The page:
Greater Trail drivers struggle to get a grip on road conditions

Hills and corners foiled Trail drivers Monday morning as several people found slippery sections left by a winter dump of snow.

Hills and corners flummoxed and foiled Trail drivers Monday morning as several people found slippery sections left by a winter dump of snow on their morning commute.

No injuries were reported as of Monday afternoon, Trail RCMP confirmed, nor were any of the mishaps fender benders, but over a dozen people found their morning commute grounded when their vehicle slid into the ditch.

Although roads improved later in the day, tow truck drivers were kept busy hauling the unsuspecting drivers out of the ditches on all of the sloped and slippery sections of the city.

“It has nothing to do with tires or chains, it’s just the weather,” said Terry Jean of Terry’s Towing Service in Trail. “Where it is shaded, where there is a hill, there is going to be ice.”

Environment Canada issued a snowfall warning for Trail and the rest of the West Kootenay on Monday, predicting snowfall accumulations of up to 25 centimetres — nearly one foot of snow — from Monday morning through to Tuesday morning. A strong Pacific frontal system is forecast as moving across the Interior, bringing significant snowfall accumulations. However, a strong southwesterly flow brought heavier amounts to the West Kootenay.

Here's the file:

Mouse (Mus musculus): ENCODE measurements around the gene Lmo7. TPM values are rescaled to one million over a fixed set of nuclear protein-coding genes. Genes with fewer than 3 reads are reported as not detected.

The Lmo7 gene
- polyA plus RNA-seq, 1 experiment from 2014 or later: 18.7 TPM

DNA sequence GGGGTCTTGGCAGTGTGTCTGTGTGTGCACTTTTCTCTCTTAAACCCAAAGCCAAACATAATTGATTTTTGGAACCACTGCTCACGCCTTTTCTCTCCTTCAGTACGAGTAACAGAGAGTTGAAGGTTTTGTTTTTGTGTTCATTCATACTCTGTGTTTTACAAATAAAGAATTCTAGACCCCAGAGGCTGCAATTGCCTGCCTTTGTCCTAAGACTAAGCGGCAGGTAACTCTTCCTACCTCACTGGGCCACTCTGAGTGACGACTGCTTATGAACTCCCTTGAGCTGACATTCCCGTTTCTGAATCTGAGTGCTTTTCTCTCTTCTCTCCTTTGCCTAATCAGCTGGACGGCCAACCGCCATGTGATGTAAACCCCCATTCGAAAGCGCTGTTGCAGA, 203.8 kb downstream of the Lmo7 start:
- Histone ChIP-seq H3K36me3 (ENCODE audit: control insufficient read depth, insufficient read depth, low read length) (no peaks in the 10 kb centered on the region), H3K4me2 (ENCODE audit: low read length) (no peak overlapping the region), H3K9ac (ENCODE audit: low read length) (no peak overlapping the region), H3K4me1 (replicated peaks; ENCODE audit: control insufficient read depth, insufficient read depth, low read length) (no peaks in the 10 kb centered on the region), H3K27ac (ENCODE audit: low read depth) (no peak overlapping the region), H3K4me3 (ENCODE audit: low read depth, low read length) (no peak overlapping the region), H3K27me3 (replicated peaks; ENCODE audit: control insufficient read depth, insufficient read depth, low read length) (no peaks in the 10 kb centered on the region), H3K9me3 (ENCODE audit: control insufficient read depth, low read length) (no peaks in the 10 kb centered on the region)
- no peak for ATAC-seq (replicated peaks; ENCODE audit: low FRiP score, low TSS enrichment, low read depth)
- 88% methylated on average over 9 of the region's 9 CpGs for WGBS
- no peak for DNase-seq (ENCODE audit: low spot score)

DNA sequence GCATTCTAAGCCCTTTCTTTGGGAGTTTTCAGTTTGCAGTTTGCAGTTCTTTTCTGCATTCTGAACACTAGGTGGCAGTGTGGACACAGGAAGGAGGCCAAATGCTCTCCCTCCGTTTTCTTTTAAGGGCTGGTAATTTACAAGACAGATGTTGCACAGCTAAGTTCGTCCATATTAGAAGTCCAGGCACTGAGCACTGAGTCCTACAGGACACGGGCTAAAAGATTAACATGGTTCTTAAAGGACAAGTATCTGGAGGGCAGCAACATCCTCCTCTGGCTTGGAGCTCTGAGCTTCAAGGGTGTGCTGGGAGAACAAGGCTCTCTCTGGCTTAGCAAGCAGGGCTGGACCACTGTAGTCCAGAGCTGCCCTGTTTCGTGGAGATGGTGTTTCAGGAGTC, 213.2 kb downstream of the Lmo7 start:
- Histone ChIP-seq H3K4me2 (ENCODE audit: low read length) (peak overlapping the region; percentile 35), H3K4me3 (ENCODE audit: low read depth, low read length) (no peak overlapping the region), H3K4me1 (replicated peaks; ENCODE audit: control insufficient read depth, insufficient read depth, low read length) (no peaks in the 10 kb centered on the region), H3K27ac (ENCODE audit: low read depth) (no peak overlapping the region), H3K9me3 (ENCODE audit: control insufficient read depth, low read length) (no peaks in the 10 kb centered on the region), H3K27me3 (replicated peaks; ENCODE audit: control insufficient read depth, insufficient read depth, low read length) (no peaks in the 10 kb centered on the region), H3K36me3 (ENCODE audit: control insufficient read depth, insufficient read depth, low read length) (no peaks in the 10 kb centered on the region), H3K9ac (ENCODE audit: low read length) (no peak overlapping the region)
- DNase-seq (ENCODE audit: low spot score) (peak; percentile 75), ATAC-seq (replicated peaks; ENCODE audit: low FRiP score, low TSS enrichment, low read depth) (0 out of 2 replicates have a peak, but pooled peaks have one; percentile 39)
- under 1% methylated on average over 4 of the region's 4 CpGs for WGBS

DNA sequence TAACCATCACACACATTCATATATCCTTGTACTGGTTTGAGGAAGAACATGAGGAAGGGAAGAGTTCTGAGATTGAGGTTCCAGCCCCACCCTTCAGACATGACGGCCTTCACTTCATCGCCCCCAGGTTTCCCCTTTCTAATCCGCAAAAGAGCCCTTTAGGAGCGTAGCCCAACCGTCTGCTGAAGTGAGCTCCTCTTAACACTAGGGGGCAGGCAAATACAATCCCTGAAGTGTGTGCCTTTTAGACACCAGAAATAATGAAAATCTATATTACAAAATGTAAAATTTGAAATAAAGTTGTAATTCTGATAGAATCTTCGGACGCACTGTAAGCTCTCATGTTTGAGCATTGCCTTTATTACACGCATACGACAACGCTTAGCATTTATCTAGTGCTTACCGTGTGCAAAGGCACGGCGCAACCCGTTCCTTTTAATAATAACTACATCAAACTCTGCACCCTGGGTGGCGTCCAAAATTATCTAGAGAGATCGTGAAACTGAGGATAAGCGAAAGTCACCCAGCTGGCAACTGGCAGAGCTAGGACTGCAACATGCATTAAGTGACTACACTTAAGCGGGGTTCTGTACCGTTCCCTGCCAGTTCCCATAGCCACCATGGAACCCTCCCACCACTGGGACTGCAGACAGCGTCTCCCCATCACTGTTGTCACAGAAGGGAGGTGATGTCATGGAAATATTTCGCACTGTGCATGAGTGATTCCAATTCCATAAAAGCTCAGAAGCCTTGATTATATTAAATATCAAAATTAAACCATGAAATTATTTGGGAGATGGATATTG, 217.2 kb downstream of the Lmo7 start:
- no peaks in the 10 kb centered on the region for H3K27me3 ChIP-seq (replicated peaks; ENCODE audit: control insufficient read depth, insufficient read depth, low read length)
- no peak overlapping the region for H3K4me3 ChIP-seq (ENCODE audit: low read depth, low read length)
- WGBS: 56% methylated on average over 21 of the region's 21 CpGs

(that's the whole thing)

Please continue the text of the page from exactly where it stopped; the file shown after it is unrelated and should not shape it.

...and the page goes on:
Jean said the worst spots in the area were Dump Hill road, the hill going down towards the Waneta Mall, “that is sheer ice, usually,”  and six places on Highway 22 out towards Castlegar and Birchbank where the road is shaded (or there are hills).

Some trucks were having trouble on the Rossland Hill, said RCMP Sgt. Rob Hawton, but there was nothing serious to report, he said.

“Certainly, with the way the snow is continuing there I have concerns with the Rossland Hill. It’s difficult to maintain with this type of snow coming down,” he said.

Part of the problem isn’t so much the amount of snow, said Sgt. Hawton, but the air temperature right now is slightly below freezing while the ground hasn’t frozen yet.

“That adds to the slipperiness underneath,” he said. “But if you’ve lived in this area at all this should not be a shock. We get this every year, it’s just one of those things.”

The temperature is expected to rise to two degrees Celsius by morning, meaning the snow could be changing to rain.

The rain will continue on Wednesday with a low of four degrees for the national Day of Remembrance for Road Crash Victims in Canada — a chance for people to reflect, learn more about safer driving habits and ways to reduce the risk factors such as alcohol, drugs, speeding, cell phone use, texting, fatigue and failure to buckle up.

The rain will taper off into Thursday where the temperature will stay steady at around two degrees. The snow will come back Friday and Saturday, while rain returns on Sunday.